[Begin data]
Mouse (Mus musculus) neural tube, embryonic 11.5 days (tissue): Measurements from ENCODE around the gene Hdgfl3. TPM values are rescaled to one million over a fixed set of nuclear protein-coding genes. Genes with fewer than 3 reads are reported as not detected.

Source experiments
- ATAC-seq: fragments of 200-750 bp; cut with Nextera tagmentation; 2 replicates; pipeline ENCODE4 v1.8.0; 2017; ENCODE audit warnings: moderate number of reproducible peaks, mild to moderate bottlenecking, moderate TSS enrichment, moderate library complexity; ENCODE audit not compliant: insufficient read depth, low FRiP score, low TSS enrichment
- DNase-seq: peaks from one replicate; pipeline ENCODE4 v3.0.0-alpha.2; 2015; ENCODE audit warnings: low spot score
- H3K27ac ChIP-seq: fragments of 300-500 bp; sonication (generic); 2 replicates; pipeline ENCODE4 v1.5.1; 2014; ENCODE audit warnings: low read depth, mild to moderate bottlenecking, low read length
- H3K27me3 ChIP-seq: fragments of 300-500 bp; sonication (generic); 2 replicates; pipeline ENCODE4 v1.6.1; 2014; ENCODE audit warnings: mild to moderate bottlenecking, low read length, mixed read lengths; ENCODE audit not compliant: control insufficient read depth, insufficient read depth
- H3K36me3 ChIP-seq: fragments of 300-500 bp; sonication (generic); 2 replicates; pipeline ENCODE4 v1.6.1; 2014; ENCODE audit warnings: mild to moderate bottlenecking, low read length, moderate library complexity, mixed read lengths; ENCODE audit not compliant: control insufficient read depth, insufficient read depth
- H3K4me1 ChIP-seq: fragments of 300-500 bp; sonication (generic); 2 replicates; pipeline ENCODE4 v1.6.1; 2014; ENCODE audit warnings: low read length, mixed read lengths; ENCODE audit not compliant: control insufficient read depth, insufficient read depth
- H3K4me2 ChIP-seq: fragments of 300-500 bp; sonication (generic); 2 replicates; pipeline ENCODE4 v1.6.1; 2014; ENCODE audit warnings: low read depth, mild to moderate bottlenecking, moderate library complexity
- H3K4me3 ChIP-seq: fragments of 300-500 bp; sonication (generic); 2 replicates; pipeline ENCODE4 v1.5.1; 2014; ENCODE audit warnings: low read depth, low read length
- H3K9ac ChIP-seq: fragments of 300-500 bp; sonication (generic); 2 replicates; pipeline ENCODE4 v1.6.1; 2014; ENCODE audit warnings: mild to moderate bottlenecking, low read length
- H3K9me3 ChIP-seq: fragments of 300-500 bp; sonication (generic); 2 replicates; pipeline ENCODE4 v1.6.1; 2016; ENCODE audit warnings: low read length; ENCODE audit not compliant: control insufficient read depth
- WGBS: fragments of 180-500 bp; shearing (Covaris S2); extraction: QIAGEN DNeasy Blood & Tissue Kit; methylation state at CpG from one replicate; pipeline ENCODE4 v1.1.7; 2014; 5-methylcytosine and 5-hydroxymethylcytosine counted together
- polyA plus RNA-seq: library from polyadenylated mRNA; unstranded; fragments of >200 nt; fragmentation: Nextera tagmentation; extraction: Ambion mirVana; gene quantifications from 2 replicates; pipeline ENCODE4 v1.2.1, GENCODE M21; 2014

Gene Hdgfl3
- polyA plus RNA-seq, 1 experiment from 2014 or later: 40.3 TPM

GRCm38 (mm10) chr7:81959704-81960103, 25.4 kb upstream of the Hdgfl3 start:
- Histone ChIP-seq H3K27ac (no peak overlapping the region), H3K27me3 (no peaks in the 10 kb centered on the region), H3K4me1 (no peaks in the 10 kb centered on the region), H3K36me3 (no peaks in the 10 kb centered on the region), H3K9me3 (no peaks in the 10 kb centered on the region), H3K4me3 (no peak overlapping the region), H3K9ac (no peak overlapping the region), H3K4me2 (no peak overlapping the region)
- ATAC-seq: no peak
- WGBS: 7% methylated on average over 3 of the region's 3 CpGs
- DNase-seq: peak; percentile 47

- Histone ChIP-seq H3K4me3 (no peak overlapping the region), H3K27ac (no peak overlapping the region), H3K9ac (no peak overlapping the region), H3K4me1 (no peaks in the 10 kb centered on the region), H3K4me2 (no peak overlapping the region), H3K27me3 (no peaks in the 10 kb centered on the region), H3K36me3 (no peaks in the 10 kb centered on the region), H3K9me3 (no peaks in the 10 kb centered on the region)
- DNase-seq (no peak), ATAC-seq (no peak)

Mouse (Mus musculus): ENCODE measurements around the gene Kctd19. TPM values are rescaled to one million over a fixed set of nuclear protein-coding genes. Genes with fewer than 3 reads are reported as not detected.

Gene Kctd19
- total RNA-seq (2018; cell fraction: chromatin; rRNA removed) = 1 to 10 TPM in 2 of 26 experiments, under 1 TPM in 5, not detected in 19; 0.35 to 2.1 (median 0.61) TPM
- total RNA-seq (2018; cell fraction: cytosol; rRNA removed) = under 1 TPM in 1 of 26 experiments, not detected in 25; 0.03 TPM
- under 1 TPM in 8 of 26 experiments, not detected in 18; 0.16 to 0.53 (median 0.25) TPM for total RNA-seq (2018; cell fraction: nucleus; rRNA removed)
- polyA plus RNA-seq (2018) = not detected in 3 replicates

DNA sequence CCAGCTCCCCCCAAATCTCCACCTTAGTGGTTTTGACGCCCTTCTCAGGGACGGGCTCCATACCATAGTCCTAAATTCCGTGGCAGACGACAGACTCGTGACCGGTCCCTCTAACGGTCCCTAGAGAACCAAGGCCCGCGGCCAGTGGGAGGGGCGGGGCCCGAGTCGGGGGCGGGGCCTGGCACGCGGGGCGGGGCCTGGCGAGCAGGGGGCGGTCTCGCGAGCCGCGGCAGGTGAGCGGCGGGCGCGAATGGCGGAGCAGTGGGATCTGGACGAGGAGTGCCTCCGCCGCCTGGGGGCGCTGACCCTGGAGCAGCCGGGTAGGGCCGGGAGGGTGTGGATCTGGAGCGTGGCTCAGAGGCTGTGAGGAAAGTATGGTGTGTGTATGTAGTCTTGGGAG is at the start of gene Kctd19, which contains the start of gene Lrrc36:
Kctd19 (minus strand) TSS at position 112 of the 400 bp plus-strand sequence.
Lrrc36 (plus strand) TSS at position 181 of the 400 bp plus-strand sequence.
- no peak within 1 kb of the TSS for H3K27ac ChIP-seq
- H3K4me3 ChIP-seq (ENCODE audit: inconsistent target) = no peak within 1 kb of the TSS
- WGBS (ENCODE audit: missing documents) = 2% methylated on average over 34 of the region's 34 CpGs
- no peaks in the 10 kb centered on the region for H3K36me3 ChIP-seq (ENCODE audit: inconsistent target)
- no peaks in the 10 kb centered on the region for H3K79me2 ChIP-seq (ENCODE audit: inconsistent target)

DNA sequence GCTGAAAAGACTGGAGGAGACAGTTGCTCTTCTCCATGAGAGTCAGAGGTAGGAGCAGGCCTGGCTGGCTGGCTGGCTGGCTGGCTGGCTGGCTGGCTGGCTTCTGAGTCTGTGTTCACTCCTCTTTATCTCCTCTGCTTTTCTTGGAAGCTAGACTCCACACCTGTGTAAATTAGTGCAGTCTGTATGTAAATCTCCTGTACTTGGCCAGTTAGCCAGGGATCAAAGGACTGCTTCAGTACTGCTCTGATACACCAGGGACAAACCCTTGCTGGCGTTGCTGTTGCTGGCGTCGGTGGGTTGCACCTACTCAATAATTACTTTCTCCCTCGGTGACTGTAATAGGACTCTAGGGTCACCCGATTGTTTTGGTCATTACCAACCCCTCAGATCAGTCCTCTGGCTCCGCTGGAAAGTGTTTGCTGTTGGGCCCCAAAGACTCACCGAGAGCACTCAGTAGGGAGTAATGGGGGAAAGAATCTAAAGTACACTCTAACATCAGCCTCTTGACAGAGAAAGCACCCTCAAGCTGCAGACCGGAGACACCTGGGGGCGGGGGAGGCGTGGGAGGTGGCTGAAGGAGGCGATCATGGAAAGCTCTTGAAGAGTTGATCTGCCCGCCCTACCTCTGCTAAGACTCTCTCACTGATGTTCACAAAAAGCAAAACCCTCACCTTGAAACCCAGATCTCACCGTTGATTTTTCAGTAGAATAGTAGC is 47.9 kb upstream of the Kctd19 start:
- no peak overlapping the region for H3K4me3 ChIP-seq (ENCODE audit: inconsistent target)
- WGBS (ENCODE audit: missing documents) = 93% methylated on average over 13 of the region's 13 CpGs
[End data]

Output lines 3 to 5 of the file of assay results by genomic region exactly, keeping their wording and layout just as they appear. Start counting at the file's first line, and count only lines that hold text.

- ATAC-seq: fragments of 200-750 bp; cut with Nextera tagmentation; 2 replicates; pipeline ENCODE4 v1.8.0; 2017; ENCODE audit warnings: moderate number of reproducible peaks, mild to moderate bottlenecking, moderate TSS enrichment, moderate library complexity; ENCODE audit not compliant: insufficient read depth, low FRiP score, low TSS enrichment
- DNase-seq: peaks from one replicate; pipeline ENCODE4 v3.0.0-alpha.2; 2015; ENCODE audit warnings: low spot score
- H3K27ac ChIP-seq: fragments of 300-500 bp; sonication (generic); 2 replicates; pipeline ENCODE4 v1.5.1; 2014; ENCODE audit warnings: low read depth, mild to moderate bottlenecking, low read length